Saturday, January 24, 2015

Closest To My Birthday, John Whiting - 52 Ancestors #4

This week's theme in the 52 Ancestors Challenge is to blog about the ancestor who has his or her birthday closest to your own (month, day). 


Birth Record of John Whiting
John Whiting is my 7th great-grandfather and he was born in 19 July 1665 in Wrentham or Dedham, Massachusetts to Nathaniel and Hannah (Dwight) Whiting and died in 1732 in the same area. He was married twice, first to Mary Billings, daughter of William and Mary ( ? ) Billings, on Christmas Eve in 1688, and second to Sarah (possibly Pond) Holbrook. 

John served as a a selectman in 1708, 1707, 1711, 1712, 1713, 1714, and 1715. His will names his wife Sarah, sons Nathaniel, John, and Eliphalet, daughters Mary Mann, Jerusha Slack, Jemima Wight, Zabiah Ware, Hannah Fisher, and Phebe Whiting and a grandson, Lewis Sweeting. 

He came from a family of millers, including his father and several brothers. In fact, Whiting descendants ran a mill in the area until 1823 when Hezekiah Whiting sold the right to Jabez Chickering (Whiting Genealogy). 
 



Children of John & Mary (Billings) Whiting:

  1. Nathaniel b. 2 Feb 1691
  2. Mary b. 14 Oct 1692
  3. John b. 16 Jan 1695
  4. Jerusha b. 2 Nov 1697
  5. Jemima b. 5 Dec 1699
  6. Zabiah b. 29 Dec 1701
  7. Eliphalet b. 16 Sep 1705
  8. Hannah b. 13 Feb 1707
  9. Abigail b. 2 Oct 1708
  10. Phebe b. 18 Jun 1710

My line: 
John Whiting
Jemima Whiting - 5th child of John & Mary (Billings) Whiting
Joseph Wight
Abigail Wight
Roxanna Spurr
Mary Frances Stanley
Edward Mellen Carter 
Thomas Richard Carter - my grandfather

Whiting Genealogy

Saturday, January 17, 2015

Martha Glenn - One Tough Woman - 52 Ancestors #3

Martha Glenn was married on June 11, 1730 to David McClure, an immigrant from Scotland, possibly Edinburgh. They married in Boston and then moved to the frontier of Candia, New Hampshire. The History of Candia, Once Known as Charmingfare, says that Martha came from a family of Scottish Covenanters who fled from Papal persecution. The same book gives a vivid description of Martha's bravery, although I can't help but wonder how the author came by the information about the comment of the Indian spy...


About the year 1740, Mr. McClure and his wife moved to Chester, N.H., at a time when fear of Indians compelled the inhabitants to seek the security of a garrison. It so happened, on a certain occasion, that the men were obliged to be absent, leaving the women and children alone. No one among them, but the courageous Martha Glenn, dared to act as sentry. With the confidence which inspired her, when she offered up her prayer to God, among the misty mountain caves of Scotland, she kept the dangerous watch with a loaded musket. It turned out that the place was actually being reconnoitered for an attack. The spy is said to have reported, "Me see nothing but de one white squaw." A superstitious fear, or the hand of Providence kept the Indians from their design.














Martha Glenn - 8th great-grandmother
Jane McClure - 7th great-grandmother
Elizabeth Simpson - 6th great-grandmother
David Philbrick - 5th great-grandfather
Oliver Smith Philbrick - 4th great-grandfather
Benjamin Philbrick - 3rd great-grandfather
Lizzie Philbrick - 2nd great-grandmother
Ray Everett Cotton - great-grandfather
Fern Lyndell Cotton - grandmothe

History of Candia, once known as Charmingfare, accessed on Archive.org
The McClure Family, accessed on Google Books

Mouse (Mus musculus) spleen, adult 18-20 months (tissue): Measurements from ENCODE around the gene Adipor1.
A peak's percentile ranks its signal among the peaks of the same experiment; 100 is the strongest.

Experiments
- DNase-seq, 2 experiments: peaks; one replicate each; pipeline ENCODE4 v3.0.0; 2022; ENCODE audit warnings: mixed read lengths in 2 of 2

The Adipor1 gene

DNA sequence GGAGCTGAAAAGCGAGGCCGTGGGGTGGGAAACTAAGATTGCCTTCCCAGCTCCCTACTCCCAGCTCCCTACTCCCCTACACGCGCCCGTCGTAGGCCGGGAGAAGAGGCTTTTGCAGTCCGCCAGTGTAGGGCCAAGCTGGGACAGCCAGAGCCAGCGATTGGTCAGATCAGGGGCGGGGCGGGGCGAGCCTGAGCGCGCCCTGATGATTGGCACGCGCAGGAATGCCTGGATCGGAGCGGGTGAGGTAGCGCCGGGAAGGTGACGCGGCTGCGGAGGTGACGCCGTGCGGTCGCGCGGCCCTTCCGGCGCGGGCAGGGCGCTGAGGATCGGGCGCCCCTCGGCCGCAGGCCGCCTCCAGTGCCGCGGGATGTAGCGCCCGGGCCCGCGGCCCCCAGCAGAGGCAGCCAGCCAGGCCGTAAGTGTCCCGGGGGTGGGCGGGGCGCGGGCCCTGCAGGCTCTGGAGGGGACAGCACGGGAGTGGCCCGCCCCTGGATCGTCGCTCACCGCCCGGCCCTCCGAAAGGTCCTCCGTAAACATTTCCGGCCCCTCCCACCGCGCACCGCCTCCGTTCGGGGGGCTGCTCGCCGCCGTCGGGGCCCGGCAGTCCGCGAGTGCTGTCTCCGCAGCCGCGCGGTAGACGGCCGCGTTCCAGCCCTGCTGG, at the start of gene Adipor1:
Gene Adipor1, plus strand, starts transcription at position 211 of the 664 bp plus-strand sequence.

History of Candia, accessed on Archive.org
History of the Town of Antrim, New Hampshire, accessed on Google Books

Tuesday, January 13, 2015

Tombstone Tuesday - Galen & Dolly (Moody) Blake


Galen Blake - son of Micajah & Nancy (Ripley) Blake. He married Dolly Estes Moody. He was born February 5, 1824 and died on July 4, 1906. 

Dolly Estes Moody - daughter of Hezekiah & Hannah (Estes) Moody. She was born on January 14, 1826 and died May 9, 1914. 

They are buried in the East Bethel Cemetery on Intervale Rd in Bethel, Maine. 

Galen & Dolly (Moody) Blake
Charles Galen Blake
Harriet May Blake
Clayton Leonard Blake - my grandfather

Sunday, January 11, 2015

What's Your Ancestor Score?

This week's Saturday Night Genealogy Fun topic is your ancestor score. I created my table and determined my score the same way, Randy Seaver did in his post. I created an ahnentafel and counted the number of names to create a table. 
My ancestor score for 10 generations is:
  • Number of known ancestral names = 500
  • Number of possible ancestral names = 1023
  • 10 generation ancestral number is 500/1023 = 48.8%
For extra credit - My 15 generation score is 3256 known ancestors out of 32767  for 9.9%

That means I'm a little under halfway for 10 generations and still have 90% for 15 generations to find. Yikes! I have thousands of names - how can I still have so much to do? 

I saw that someone had done this for two years in a row and could see her progress on her tree. I think I'll try to do that for next year. 





Saturday, January 10, 2015

Standing Up to Persecution - 52 Ancestors #2 Thomas Spencer

The theme of the second week of the 52 Ancestors Challenge is "King." This can be interpreted in a couple of ways, including an ancestor who reminds you of Martin Luther King, Jr. I decided to write about a Quaker (or at least a Quaker sympathizer) ancestor who stood up in the face of persecution and lost a basic civil right (the right to vote) for holding firm to his beliefs. African Americans were also disenfranchised and the victims of violence, intimidation, and even lynching for standing up for their rights. There is a difference in that the persecution was based on skin color in one case and based on religion in the other but both groups faced intense hatred and persecution by certain elements of society.